With Facebook usage on the decline, is OpenSocial the next big thing?
With Facebook usage on the decline (as shown by a recent Ovum survey), could OpenSocial be the next big thing?
At the Google Developer Day 2008, I attended Dan Peterson’s talk on OpenSocial, “OpenSocial: A standard for the social Web”.
Dan kicked off the presentation by describing the notion of the Social Web. The Web is about sharing information and people are the providers of that information. As the Social Web evolves, we’ll be accessing information from the Web based on people we know.
What is OpenSocial?
OpenSocial’s vision is to make the Web are more social place, by allowing you to write social applications that can run on many different websites. The idea is to provide the developers with a common API, so they don’t have to learn a new one every time they want to build a social application.
The websites hosting these applications are referred to as OpenSocial containers. Currently, Myspace, Hi5, Bebo and Yahoo! are amongst those websites supporting this technology. The potential for growth of the social Web is high, as more and more websites are adopting OpenSocial.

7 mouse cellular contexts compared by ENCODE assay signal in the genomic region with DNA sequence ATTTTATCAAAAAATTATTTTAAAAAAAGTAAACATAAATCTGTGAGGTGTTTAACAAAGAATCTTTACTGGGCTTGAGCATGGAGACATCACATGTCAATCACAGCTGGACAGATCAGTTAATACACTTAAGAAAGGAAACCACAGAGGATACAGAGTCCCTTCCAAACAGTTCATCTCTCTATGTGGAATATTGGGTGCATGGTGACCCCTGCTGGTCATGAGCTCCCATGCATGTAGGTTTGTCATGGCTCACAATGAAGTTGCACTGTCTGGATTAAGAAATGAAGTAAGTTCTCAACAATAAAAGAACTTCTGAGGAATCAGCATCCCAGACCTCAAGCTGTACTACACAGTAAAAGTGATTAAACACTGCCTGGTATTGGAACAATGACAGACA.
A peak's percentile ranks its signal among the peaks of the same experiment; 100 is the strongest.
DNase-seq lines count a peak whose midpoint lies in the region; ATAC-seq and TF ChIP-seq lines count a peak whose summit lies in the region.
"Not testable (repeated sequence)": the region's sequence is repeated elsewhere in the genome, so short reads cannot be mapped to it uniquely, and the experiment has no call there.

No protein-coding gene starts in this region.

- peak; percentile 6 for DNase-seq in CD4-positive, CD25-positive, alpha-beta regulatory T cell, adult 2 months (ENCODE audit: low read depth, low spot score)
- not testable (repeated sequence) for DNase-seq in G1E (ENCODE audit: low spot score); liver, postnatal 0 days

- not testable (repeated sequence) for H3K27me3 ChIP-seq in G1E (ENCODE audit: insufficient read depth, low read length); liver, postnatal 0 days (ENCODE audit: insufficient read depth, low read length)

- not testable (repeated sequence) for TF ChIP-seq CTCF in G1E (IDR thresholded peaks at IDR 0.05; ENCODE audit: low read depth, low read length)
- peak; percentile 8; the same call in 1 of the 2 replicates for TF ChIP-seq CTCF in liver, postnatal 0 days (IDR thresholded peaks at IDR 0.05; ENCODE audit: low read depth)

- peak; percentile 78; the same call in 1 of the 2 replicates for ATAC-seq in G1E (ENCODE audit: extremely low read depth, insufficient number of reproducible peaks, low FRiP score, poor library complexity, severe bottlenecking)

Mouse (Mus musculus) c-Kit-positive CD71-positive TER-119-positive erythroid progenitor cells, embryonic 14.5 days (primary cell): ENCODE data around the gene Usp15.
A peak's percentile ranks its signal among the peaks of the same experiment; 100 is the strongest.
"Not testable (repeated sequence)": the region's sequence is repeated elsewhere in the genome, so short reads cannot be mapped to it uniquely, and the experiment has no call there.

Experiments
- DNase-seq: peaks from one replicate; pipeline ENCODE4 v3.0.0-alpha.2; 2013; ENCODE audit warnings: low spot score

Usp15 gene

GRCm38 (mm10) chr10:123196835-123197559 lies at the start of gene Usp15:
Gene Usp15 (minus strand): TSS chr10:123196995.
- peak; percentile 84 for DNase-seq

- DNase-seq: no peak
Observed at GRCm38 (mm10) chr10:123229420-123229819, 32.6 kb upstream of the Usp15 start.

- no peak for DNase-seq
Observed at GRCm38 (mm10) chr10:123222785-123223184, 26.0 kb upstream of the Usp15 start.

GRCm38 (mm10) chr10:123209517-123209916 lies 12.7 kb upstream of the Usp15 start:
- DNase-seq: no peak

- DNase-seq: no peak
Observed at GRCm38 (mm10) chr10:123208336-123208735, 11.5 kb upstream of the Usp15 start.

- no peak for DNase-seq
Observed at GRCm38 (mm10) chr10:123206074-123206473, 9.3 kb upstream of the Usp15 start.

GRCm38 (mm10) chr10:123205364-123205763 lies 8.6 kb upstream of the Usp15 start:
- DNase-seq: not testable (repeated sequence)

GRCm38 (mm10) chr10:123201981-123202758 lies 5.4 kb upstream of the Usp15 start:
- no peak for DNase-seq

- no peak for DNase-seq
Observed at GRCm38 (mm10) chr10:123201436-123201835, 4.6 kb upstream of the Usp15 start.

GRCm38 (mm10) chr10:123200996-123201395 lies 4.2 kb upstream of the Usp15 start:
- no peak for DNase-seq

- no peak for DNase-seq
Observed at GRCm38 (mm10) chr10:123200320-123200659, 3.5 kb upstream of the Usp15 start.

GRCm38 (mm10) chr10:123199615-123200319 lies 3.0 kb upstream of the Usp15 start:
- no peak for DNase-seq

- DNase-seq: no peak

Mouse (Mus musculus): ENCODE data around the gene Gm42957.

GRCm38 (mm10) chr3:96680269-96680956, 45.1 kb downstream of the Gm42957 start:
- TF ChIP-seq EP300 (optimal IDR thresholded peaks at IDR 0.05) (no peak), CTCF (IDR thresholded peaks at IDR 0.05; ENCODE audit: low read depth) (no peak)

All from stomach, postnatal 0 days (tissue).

Developers, websites and users can all benefit from this new trend. As a developer, you can focus on making your application the best it can be, as you are not spending time learning a new API each time you want to build an app for a different site. Additionally, your application has the potential of reaching a wide audience of users. For users, this means they get to choose from a wide variety of applications, enabling them to interact more with their peers. Websites get the benefit of more features and functionality, by hosting applications that are developed by external developers.
Structure of OpenSocial Applications
OpenSocial is an open standard for building social apps, based entirely on established standards.
Most changes in 0.8 will be backwards compatible. To use 0.8 you may need to modify your 0.7 apps slightly.
It has been proposed to introduce an OpenSocial templating language, with a standard set of tags to make development faster.
|> People and Friends – the ability to access information about friends
|>Activities – be informed about you friends’ activities and share your activities with friends
|>Persistence – you can share data with your friends, without having to store it on a third party server. The amount of information that can be stored is determined by the container.
Dan says anyone is welcome to join OpenSocial, but Facebook still doesn’t want to play. It is possibly they even view OpenSocial as a threat.
Pretty much the same presentation was given at this year's Google I/O by Patrick Chanezon, Kevin Marks and Christian Schalk.